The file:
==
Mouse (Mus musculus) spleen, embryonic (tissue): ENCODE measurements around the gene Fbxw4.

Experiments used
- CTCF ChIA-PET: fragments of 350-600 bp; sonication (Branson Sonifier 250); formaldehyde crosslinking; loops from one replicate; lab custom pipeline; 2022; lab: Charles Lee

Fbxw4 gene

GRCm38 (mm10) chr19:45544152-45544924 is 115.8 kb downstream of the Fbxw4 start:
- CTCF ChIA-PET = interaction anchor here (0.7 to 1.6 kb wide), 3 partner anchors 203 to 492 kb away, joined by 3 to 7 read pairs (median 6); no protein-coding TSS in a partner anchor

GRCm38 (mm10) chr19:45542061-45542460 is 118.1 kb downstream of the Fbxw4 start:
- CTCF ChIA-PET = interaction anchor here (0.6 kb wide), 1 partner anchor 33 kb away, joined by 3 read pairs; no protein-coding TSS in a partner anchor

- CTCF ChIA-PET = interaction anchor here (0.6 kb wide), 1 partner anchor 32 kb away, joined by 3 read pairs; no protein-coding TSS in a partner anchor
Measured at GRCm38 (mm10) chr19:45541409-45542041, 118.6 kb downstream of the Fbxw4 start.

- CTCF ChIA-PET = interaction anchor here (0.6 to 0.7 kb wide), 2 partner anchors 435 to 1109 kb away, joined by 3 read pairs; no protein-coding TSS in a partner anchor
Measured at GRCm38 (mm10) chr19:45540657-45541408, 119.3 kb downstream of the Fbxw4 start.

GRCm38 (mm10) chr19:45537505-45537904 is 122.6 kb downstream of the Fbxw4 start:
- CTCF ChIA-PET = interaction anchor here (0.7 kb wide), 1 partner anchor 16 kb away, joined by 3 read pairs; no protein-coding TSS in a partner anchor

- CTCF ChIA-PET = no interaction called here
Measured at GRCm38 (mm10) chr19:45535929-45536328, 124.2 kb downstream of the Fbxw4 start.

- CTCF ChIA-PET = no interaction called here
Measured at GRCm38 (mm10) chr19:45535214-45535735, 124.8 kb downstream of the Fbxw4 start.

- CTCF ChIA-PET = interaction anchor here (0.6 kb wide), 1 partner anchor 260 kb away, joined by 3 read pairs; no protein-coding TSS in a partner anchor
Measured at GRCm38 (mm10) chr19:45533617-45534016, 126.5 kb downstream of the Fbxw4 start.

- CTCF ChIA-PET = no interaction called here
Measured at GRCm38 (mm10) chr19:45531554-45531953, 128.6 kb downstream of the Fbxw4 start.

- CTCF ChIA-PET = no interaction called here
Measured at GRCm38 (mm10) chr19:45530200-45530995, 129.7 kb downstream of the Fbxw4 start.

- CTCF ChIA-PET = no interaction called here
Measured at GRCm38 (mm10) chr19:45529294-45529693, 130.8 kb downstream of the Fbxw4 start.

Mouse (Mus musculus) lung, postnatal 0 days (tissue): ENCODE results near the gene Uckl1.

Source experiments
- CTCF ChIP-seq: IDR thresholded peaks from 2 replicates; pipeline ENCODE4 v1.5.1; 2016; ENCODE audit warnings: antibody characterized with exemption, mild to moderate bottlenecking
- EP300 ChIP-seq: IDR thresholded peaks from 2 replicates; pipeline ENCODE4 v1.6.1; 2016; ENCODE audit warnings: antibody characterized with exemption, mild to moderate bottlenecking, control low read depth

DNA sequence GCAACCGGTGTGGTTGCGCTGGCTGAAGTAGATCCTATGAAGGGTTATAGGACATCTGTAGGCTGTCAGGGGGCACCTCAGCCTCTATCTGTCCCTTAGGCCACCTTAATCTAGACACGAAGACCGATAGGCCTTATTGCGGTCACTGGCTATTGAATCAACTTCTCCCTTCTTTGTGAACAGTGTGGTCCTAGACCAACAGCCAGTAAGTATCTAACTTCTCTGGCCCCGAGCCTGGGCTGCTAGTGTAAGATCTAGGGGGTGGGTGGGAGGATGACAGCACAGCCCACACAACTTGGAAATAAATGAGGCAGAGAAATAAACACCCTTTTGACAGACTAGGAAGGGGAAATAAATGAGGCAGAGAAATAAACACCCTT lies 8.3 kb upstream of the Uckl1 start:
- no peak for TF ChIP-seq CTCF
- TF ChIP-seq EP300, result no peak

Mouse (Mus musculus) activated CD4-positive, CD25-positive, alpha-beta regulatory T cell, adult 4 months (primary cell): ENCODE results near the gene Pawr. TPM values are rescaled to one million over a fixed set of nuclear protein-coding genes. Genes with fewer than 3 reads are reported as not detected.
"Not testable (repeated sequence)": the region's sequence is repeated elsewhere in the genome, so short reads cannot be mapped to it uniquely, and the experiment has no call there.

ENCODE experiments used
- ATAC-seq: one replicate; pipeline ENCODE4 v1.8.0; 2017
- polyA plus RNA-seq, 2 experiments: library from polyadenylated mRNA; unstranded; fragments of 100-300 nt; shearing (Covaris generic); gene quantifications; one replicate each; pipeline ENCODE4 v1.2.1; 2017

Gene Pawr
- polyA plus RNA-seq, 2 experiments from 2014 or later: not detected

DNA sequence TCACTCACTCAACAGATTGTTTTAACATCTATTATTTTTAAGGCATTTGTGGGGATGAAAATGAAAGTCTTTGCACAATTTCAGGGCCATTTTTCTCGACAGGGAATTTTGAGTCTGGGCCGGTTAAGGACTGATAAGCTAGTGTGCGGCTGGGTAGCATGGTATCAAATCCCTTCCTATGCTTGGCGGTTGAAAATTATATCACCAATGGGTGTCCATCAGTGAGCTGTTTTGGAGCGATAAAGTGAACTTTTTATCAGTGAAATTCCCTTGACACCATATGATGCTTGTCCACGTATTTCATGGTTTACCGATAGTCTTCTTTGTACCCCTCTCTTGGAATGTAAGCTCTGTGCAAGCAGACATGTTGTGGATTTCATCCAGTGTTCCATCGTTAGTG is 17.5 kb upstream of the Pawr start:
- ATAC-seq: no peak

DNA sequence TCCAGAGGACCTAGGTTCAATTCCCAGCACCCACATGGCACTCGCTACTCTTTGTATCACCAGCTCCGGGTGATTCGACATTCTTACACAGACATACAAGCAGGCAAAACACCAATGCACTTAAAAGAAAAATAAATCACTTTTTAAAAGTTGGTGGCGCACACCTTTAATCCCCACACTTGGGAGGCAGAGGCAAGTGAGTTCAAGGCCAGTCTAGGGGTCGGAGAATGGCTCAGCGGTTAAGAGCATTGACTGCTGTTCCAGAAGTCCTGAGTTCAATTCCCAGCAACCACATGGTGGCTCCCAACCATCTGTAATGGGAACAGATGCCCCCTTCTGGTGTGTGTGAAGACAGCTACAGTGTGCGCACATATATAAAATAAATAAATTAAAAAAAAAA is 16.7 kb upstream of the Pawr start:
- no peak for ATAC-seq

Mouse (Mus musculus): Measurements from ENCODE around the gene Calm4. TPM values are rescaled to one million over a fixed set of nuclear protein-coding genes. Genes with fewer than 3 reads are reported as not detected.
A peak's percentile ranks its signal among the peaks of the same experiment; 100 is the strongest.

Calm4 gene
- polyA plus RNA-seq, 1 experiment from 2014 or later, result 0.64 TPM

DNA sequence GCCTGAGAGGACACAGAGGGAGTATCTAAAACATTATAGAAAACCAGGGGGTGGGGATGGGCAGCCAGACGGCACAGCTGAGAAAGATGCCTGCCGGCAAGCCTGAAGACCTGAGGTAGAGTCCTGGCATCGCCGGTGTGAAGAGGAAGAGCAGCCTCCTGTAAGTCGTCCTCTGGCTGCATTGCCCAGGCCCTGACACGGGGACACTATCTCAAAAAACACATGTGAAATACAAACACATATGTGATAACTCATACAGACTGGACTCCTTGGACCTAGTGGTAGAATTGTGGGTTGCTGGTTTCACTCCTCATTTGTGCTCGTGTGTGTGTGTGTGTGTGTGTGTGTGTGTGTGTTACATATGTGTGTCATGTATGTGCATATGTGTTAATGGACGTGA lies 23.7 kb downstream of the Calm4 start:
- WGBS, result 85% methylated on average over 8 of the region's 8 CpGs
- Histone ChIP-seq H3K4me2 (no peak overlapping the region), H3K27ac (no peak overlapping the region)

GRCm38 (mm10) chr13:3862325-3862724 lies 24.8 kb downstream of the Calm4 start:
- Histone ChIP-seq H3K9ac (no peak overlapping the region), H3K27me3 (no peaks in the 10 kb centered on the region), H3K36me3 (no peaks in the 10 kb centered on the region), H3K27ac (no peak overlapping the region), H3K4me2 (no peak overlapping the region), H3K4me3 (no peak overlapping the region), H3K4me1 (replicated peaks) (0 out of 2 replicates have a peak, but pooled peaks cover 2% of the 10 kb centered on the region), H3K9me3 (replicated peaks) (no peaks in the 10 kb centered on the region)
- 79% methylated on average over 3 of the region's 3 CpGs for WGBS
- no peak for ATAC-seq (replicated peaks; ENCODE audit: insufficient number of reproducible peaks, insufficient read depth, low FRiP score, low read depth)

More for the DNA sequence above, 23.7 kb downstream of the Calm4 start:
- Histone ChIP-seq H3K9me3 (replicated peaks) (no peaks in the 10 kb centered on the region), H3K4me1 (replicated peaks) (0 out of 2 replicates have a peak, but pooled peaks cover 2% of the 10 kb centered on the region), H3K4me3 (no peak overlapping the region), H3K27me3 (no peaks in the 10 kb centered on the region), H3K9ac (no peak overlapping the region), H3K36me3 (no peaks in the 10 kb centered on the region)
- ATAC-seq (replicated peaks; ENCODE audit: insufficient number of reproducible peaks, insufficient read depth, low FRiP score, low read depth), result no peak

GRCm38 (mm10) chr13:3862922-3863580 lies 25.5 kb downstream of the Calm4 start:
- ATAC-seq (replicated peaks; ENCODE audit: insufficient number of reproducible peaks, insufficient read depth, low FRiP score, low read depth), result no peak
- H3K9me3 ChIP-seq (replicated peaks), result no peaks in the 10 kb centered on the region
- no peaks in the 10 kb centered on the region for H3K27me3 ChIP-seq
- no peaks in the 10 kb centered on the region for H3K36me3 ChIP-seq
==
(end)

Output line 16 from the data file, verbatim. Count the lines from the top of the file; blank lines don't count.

Measured at GRCm38 (mm10) chr19:45535929-45536328, 124.2 kb downstream of the Fbxw4 start.